New Economy

We keep producing and consuming more and more “stuff.” How can we do a better job of improving the quality of our lives? Our New Economy program is finding answers.

We live in a country where we grow more food than we can eat, produce more clothes than we can wear, and build more homes than we can live in. As we keep producing and consuming ever-increasing quantities of “stuff,” a growing number of people are asking: How can we do a better job of improving the quality of our lives?

Finding answers to this question is the purpose of our New Economy program. We run campaigns that tackle concrete problems while advancing new and better ideas for organizing our economy and our lives.

  • <h4>Right To Repair</h4><p>Tech and other companies too often make things hard to repair. We're backing Right To Repair laws, so you don’t have to throw away so much old stuff and buy so much new stuff.</p><em>Pixabay.com</em>
  • <h4>Zero Hunger</h4><p>We produce more than enough food and waste almost half of it. Yet lots of people don’t know where their next meal is coming from. We’re campaigning for Zero Hunger on college campuses and elsewhere. </p><em>Pixabay.com</em>
  • <h4>Needed Work</h4><p>Why do we reward people for outsourcing care of their loved ones to strangers and penalize them for caring for their kids and parents themselves? We’re calling for changes to make it easier to do the needed work of caregiving. </p><em>Pixabay.com</em>
  • <h4>Automation For The People</h4><p>We should embrace technology that saves lives or improves the quality of our lives. We support sensible rules and policies that foster beneficial innovation.</p><em>Travis Wise via Flickr, CC-BY-2.0</em>
  • <h4>Universal Broadband</h4><p>Access to the internet is an essential component of life in the 21st century. We’re calling for action to close the gaps that leave too many people unconnected to the web and each other. </p><em>Pixabay.com</em>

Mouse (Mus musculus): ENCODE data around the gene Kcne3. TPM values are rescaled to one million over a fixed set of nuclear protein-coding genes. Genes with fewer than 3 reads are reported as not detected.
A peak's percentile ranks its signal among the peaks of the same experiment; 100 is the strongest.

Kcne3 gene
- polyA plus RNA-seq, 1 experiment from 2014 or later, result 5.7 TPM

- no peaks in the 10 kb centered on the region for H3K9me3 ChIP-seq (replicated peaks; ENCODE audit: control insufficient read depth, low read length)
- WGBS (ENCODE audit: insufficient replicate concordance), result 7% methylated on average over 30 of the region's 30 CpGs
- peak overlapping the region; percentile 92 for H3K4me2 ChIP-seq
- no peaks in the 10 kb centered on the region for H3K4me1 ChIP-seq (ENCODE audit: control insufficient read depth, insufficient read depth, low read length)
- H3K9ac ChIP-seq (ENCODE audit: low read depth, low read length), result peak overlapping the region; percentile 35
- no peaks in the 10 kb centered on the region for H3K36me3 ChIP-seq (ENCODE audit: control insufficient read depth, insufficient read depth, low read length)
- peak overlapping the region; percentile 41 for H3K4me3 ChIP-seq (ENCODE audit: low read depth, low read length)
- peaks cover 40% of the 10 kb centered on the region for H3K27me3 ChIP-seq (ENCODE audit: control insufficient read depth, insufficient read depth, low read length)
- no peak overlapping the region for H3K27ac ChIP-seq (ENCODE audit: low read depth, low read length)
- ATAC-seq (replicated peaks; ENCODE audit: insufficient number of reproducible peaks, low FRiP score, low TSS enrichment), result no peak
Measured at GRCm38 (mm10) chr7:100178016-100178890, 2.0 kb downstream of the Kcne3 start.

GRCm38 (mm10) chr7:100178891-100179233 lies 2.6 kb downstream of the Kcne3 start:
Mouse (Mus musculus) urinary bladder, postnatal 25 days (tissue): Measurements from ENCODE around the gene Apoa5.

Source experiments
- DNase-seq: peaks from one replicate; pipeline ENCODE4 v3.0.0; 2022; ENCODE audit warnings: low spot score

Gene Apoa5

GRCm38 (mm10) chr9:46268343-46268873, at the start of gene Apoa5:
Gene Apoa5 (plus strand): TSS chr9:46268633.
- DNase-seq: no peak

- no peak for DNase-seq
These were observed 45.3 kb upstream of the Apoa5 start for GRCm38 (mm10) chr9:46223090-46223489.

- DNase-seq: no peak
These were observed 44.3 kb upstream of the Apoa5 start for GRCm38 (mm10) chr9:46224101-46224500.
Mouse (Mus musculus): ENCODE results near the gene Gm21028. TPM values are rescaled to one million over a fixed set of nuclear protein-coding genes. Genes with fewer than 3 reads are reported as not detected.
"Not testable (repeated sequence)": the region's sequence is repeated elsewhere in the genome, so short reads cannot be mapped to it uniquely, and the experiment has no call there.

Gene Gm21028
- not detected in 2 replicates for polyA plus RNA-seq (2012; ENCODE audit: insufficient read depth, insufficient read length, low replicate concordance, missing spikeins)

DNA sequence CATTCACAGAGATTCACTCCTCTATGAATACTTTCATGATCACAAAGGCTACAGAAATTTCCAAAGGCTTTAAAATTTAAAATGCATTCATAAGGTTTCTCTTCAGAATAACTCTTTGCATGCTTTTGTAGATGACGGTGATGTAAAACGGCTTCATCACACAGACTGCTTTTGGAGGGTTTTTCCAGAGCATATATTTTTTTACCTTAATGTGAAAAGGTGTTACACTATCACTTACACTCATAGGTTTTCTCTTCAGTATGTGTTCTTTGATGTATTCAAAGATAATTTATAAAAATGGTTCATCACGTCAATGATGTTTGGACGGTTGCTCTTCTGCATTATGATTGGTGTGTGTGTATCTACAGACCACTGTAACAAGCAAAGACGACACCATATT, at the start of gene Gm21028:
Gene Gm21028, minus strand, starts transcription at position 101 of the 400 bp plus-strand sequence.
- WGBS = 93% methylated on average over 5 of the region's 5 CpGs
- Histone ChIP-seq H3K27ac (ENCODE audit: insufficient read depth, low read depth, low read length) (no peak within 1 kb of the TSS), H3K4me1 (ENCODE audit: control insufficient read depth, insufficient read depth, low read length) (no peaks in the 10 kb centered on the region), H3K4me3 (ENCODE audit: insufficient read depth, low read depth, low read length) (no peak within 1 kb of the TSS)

Our Approach

The campaigns in our New Economy program share a common approach. In each campaign, we aim to:

Put us on a path to a better future. We value ideas and policies that both improve the quality of our lives now and put us on a path to a better future.

Focus on concrete change. We share a bold vision, but understand that change comes one step at a time. Our focus is on making a difference for the public, not just making a statement.

Figure out what works. We’ve successfully advocated for changes that have resulted in more recycling and less waste, healthier and safer choices in the marketplace, and greater accountability in government. We have a 45-plus year track record of figuring out solutions that will work, and advocating for them until we get results.

Find common ground. Even in this deeply divided moment, all Americans want a healthier, safer, more secure future. Our advocates in Washington, D.C., seek out common ground and work with members of Congress from both parties. Our advocates in the states build coalitions that include people from all walks of life. Our organizers and canvassers engage literally hundreds of thousands of people. Our members and activists live in all 50 states.

We’re reaching an inflection point: The world has changed, but our politics are stuck in the past. We face new challenges, but also unprecedented opportunities to harness and share our abundance in ways that leave us healthier, happier, freer and more united as a country. Through our New Economy program, we are pointing out, and inviting all of us to seize, the opportunities in front of us.

FEATURED ACTION

MICROSOFT: DON'T PUNISH RECYCLERS

To cut toxic electronic waste, we have to reuse more and toss less. Yet, Microsoft pressed criminal charges against Eric Lundgren for making restore disks that allow people to fix old computers—even though the software on those disks is available online for free. Read more about Eric's story and our efforts to stand up for repair at: www.StandForRepair.org.

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